Eye Exam


Regular eye exams are essential for your eye health and best vision.
You need eye exams even if you believe your eyes are healthy, because some eye diseases don’t cause symptoms. These include moderate conditions, such as vitreous floaters, and more serious conditions, such as cataracts, and even more serious conditions, such as glaucoma, that cause blindness.
If you have certain medical conditions, such as diabetes, you have an increased risk of eye disease and vision loss. You need regular exams to prevent or diagnose problems before they become serious. Eye exams can also help doctors diagnose health problems such as headaches. If you wear glasses or contacts, you need regular eye examinations. An eye exam can also tell you if you’re a good candidate for LASIK or another refractive eye surgery.

How Often Should I Have an Eye Exam?
It depends on your age. Regular eye examinations are the best way to protect your vision for a lifetime.

Here are our recommended eye exam intervals:

  • Ages to 3: At regular pediatric physician visits.
  • Ages 3 to 6: Every 1 to 2 years
  • Ages 6 to 20: As needed, or at least 5-10 years
  • Ages 20-30: Once during your 20's
  • Ages 30-40: Every 5 years
  • Ages 40-55: Every 2-4 years
  • Ages 55 and older: Every 1 to 2 years

What Happens At Our Eye Exam?
We check your eye health and look for signs of eye disease. This usually takes less than an hour, and does not hurt.

We ask basic questions about your medical and eye health history.

  • We examine your eyes and the surrounding tissue.
  • We give tests to measure how sharp your vision is, and check abilities such as side, long distance and short distance vision.

We have general eye tests that include:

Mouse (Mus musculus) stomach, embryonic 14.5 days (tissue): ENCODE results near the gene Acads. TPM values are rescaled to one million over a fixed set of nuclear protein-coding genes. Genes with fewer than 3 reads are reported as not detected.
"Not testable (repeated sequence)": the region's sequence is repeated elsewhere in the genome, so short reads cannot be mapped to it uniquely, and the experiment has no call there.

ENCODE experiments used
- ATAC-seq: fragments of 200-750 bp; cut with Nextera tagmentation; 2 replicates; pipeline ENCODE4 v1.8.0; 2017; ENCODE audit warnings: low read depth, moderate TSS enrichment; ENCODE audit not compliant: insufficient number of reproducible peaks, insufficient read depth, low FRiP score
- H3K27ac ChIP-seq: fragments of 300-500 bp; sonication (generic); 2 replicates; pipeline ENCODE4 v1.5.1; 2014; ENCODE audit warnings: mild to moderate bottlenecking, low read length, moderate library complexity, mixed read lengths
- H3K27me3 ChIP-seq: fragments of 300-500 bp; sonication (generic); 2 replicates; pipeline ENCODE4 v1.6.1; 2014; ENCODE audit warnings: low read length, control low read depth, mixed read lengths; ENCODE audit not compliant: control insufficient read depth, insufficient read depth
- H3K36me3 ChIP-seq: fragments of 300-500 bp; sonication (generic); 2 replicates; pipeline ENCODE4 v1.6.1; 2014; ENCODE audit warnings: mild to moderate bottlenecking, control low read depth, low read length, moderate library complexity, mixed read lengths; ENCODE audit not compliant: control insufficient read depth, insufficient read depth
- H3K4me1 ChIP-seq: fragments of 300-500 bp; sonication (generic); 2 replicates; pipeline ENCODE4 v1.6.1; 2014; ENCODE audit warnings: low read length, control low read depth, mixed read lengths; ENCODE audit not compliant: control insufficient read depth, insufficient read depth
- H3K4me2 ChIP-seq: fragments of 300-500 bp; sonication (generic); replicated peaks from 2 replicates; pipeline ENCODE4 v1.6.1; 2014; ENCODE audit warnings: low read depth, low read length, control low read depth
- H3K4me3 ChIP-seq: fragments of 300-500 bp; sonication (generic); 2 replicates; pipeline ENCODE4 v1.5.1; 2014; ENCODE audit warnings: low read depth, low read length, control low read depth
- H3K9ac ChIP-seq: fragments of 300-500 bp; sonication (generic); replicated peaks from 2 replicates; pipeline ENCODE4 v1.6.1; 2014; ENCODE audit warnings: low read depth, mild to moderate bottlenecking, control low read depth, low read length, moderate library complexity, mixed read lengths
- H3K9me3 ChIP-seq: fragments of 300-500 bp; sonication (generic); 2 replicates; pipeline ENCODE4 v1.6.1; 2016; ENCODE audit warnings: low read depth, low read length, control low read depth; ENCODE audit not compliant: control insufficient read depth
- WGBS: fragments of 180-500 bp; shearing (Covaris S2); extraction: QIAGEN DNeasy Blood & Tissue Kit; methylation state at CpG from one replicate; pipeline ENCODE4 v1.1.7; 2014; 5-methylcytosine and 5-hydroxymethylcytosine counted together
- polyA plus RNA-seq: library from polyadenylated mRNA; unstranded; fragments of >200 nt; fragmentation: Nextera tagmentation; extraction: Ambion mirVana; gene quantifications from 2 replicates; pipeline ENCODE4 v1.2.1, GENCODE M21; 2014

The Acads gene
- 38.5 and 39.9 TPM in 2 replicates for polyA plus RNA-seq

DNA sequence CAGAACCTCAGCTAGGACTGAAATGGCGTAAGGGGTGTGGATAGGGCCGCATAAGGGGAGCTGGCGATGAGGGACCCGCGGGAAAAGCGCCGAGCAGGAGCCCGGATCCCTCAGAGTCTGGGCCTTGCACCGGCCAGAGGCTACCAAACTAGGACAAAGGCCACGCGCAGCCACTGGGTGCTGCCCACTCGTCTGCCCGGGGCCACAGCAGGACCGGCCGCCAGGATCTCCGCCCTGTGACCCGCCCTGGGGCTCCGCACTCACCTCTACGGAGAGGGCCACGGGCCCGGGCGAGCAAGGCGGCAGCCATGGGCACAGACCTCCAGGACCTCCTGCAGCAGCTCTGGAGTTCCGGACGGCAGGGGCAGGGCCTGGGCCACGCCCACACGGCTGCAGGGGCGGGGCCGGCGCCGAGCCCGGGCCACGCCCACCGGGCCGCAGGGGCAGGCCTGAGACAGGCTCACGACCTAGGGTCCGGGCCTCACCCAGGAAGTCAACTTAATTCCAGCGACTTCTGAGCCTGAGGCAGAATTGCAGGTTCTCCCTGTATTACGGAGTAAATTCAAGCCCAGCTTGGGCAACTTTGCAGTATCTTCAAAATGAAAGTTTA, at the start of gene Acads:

• Pupil inspection: We check the size and shape of your pupils and how they react to light and objects at various distances.
  • Eye muscle health and mobility: We check your ability to move your eyes and track a moving object, such as a pen.
  • Visual field: You cover one eye at a time. Looking straight ahead with the other eye, you identify objects in your peripheral vision, such as the number of fingers we hold up.
  • Visual ability: Using a lettered chart, we test how well you see detail at a distance. You cover one eye and read the rows out loud, starting from the top line with the largest letters. The smallest row you can read correctly tells us the visual acuity in that eye.
  • Refraction: You look through an eyepiece that holds interchangeable lenses and focus on a chart at a distance or up close. We change the lenses and ask you which one makes the chart clearer. This test helps determine your best vision in prescription glasses or contacts.
  • Color vision: You look at a series of images with symbols embedded in colored dots or patterns. Your ability to see different symbols tests for certain types of color blindness.
  • Ophthalmoscopy: Your doctor looks inside your eyes with lights and magnifying lenses. This test checks the health of your retina, the tissue at the back of the eye. Your doctor can also look for cataracts and monitor conditions such as glaucoma and diabetes. The doctor might give you eye drops that dilate (open) your pupils to get a better view.
  • Tonometry: This test measures fluid pressure inside your eye. A puff of air or light touch with a sterile instrument measures how easily your cornea is pushed inward. Elevated eye pressure can indicate glaucoma or another condition. This test feels strange but doesn’t hurt.

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